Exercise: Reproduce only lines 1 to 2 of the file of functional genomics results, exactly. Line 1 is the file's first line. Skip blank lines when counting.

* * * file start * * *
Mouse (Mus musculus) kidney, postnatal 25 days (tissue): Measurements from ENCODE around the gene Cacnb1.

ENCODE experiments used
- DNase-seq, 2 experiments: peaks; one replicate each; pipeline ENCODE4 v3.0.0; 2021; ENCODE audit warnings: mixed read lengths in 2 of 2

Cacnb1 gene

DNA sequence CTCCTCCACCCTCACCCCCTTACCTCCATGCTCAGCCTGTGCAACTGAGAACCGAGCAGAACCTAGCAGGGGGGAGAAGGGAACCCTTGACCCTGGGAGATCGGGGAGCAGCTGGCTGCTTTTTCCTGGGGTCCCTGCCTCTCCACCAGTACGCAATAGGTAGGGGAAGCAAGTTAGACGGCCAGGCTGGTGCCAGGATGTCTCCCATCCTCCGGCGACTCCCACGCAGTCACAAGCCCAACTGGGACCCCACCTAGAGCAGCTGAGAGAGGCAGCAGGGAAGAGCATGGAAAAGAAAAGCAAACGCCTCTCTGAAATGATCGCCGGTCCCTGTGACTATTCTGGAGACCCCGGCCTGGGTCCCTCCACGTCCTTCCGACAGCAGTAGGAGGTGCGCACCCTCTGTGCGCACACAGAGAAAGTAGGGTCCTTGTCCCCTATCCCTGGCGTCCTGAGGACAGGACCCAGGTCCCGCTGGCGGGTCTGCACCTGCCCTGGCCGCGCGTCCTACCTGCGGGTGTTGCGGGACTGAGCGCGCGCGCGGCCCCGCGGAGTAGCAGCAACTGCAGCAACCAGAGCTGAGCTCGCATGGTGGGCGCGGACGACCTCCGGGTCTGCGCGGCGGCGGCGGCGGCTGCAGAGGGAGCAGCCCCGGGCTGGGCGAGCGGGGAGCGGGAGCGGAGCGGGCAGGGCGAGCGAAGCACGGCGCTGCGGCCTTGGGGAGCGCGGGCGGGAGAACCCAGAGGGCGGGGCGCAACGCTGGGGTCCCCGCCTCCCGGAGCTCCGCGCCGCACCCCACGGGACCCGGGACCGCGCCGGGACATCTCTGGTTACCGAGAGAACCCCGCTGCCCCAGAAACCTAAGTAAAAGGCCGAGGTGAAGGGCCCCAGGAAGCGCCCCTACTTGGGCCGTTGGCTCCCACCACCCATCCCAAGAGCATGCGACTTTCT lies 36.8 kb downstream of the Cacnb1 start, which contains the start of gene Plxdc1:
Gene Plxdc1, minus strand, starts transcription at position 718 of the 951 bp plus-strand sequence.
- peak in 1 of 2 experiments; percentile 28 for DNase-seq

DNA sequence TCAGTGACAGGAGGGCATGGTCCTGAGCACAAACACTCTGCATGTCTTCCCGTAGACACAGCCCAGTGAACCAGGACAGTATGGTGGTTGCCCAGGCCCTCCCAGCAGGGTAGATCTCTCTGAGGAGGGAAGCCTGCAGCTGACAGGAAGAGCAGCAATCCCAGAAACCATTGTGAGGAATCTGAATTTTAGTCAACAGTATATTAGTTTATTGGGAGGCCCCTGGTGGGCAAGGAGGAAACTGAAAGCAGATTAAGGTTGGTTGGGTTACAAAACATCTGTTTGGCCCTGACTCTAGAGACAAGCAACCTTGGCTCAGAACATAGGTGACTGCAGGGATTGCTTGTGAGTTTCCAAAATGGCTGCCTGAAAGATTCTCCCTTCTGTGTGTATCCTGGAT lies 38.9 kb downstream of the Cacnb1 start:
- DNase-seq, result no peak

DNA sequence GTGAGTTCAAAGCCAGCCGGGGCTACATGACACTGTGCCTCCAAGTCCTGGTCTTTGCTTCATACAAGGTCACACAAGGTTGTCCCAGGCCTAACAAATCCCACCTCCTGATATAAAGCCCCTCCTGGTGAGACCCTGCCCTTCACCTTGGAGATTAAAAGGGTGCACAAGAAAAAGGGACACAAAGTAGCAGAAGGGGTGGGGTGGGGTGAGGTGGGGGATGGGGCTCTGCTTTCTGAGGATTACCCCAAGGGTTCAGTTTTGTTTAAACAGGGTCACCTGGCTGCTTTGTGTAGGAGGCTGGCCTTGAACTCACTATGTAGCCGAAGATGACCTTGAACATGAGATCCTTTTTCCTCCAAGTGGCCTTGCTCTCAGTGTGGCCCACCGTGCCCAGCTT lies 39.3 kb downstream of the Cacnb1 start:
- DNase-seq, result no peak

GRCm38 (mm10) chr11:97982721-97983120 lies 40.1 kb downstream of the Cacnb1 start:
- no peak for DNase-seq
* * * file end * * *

Mouse (Mus musculus) kidney, postnatal 25 days (tissue): Measurements from ENCODE around the gene Cacnb1.

ENCODE experiments used